The common cold is used to describe a cluster of typical symptoms - sneezing, sinus congestion, runny nose, sore throat, and headaches – but can actually be caused by more than 35 different viral strains. And each of these strains can adapt and mutate.
So yes, there is ALWAYS something going around.
The question is: are you vulnerable?
While we commonly think of October-March as “cold and flu season”, I tend to disagree. Yes, viruses are more common during this time. On the other hand, we are also busier and more stressed. Between Halloween, Thanksgiving, Christmas/Hannukah/Kwanza, New Years, Valentines Day and Easter sugar consumption is at an all time high. Most Canadians are deficient in Vitamin D – a potent immune support – unless we are also snow birds. We spend a lot more time indoors, breathing recycled air.
So while colds are more common, we also have the odds stacked against us and our bodies aren’t always able to ward off viruses and bugs.
The trick is building up your body’s resistance – since coming across the cold is inevitable – so that you are better able to withstand or bounce back quicker.
1. Eat more colorful vegetables. Different colors of vegetables offer different vitamins, antioxidants and healing properties so it’s a great idea to change up what you are eating. Almost all of us could stand to eat more too. Aim for 7 + servings per day. One serving is 2 handfuls of greens or 1 cup of other veggies.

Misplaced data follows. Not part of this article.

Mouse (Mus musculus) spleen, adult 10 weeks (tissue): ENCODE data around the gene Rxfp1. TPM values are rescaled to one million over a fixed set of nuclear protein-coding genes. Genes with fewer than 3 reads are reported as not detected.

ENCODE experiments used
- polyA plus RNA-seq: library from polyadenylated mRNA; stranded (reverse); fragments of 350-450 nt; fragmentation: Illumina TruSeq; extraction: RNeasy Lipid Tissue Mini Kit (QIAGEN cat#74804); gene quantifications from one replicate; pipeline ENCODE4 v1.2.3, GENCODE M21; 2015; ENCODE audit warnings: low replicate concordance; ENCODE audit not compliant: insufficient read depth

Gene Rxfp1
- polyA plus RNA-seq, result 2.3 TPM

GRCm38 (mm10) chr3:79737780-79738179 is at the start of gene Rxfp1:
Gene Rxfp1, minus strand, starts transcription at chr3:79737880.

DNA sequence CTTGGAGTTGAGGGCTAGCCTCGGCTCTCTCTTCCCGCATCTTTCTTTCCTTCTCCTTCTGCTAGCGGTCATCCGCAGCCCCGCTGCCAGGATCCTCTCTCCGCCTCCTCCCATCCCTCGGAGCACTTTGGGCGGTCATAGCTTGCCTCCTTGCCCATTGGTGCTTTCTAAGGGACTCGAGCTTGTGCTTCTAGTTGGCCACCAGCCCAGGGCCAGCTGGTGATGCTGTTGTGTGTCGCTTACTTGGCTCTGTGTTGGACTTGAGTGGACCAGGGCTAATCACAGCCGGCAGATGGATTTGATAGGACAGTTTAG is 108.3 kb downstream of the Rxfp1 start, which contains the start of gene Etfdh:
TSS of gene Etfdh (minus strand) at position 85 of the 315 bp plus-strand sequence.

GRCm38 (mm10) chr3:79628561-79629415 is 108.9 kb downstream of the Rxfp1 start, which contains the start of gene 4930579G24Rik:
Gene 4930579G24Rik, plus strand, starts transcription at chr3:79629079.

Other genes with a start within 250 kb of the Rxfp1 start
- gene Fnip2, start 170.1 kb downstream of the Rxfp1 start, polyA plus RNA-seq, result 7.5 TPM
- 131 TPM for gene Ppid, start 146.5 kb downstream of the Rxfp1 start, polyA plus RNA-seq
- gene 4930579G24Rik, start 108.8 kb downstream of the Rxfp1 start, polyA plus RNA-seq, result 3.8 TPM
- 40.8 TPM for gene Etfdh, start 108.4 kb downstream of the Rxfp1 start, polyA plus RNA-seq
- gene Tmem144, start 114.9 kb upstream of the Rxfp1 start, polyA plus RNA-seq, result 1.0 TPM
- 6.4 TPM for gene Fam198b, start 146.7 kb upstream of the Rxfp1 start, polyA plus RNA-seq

2. Reduce exposure. Wash your hands with regular soap and water. Unless you are required to use hand sanitizer skip antibacterial hand soaps and sanitizers as many contain an ingredient called triclosan that is a known hormone disrupter. While we can’t always avoid exposure, keep your distance from people that are sick. Bring your own pen to the bank, keep tissues handy and wipe down common area surfaces with soap and water.
3. Go to bed. Getting enough sleep throughout the year is crucial. If you do get sick, stay home and rest to avoid infecting others. Unless you absolutely have to be somewhere, skip over-the-counter decongestants that contain acetaminophen… they are incredibly dehydrating. Your best bet is NOT pushing through the cold, but allowing your body the down time that it needs. While you’re at it, trying Magic Socks.
4. Drink lots of fluids. Ginger tea is one of my favorites, and plain water hot or cold is essential. Sneezing and coughing are incredibly dehydrating! Keep a humidifier in your bedroom also.
5. Make an individualized plan. Every year I run an Immune Booster program with my clients to keep them in tip top shape throughout the season. I find that a combination of herbals, homeopathics and vitamins customized to their needs, along with the above treatments, has been incredibly effective for reducing the risk of colds & flu and in the event that they do get sick, it is much less severe and passes quickly.
What are your favorite go-to treatments to get over a cold? Comment below!
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- Abhimanyu, Coussens AK. The role of UV radiation and vitamin D in the seasonality and outcomes of infectious disease. Photochem Photobiol Sci. 2017 Jan 12. doi: 10.1039/c6pp00355a. [Epub ahead of print]
- Borella E, Nesher G, Israeli E, Shoenfeld Y. Vitamin D: a new anti-infective agent? Ann N Y Acad Sci. 2014 May;1317:76-83. doi: 10.1111/nyas.12321. Epub 2014 Mar 4.
- Bartley J. Vitamin D, innate immunity and upper respiratory tract infection. J Laryngol Otol. 2010 May;124(5):465-9. doi: 10.1017/S0022215109992684. Epub 2010 Jan 13.
- Environmental Working Group: Guide to Triclosan http://www.ewg.org/research/ewgs-guide-triclosan